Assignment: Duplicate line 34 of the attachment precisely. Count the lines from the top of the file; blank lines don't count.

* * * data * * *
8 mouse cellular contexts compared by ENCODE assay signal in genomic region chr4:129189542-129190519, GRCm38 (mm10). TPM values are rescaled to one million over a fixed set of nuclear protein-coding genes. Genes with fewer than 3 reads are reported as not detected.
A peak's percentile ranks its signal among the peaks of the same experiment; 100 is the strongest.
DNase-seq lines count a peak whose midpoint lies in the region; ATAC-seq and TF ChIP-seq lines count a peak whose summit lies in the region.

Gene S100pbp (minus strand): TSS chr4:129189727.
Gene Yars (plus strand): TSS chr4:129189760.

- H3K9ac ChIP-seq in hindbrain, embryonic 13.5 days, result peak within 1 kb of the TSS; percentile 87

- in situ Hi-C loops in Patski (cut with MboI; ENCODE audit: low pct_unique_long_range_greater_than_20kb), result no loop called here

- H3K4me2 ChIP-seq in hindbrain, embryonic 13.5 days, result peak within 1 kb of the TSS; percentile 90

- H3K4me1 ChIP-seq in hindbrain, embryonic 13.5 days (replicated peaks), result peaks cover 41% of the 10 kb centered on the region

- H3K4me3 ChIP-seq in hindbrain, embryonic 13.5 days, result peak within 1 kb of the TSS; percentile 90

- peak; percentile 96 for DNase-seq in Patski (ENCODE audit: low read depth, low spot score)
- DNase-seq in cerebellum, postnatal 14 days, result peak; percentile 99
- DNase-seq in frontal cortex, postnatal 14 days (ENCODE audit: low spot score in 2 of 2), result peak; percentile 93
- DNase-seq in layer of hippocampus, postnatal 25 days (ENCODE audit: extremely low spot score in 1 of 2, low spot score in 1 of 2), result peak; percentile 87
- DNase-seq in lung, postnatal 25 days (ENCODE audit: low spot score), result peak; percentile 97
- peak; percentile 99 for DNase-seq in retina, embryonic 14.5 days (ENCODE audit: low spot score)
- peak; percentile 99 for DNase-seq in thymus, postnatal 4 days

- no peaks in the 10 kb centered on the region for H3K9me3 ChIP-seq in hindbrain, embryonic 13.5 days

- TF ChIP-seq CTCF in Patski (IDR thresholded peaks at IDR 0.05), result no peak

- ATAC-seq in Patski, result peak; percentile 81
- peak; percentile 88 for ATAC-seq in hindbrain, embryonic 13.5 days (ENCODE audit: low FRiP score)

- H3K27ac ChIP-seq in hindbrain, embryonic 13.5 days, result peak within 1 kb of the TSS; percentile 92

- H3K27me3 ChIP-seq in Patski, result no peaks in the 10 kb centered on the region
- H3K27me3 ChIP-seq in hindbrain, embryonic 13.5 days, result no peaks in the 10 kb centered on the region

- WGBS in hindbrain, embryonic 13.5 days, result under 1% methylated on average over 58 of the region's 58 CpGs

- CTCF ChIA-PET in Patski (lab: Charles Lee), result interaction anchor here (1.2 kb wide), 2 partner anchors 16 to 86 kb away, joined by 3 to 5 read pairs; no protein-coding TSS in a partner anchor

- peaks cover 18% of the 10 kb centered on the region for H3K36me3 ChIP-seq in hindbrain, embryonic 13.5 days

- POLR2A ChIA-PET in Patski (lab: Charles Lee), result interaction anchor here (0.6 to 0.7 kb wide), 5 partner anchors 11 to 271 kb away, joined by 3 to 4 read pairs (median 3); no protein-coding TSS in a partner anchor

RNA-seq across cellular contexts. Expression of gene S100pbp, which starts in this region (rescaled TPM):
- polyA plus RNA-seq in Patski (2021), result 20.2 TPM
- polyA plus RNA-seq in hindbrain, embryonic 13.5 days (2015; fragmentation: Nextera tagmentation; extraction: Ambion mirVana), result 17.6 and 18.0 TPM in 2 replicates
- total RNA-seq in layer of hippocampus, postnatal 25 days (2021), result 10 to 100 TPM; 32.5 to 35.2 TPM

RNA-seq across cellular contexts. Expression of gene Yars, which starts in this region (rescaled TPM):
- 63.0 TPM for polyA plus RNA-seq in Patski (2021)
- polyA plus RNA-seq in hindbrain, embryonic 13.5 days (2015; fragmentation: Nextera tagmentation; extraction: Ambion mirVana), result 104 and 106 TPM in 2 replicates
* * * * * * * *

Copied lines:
- 63.0 TPM for polyA plus RNA-seq in Patski (2021)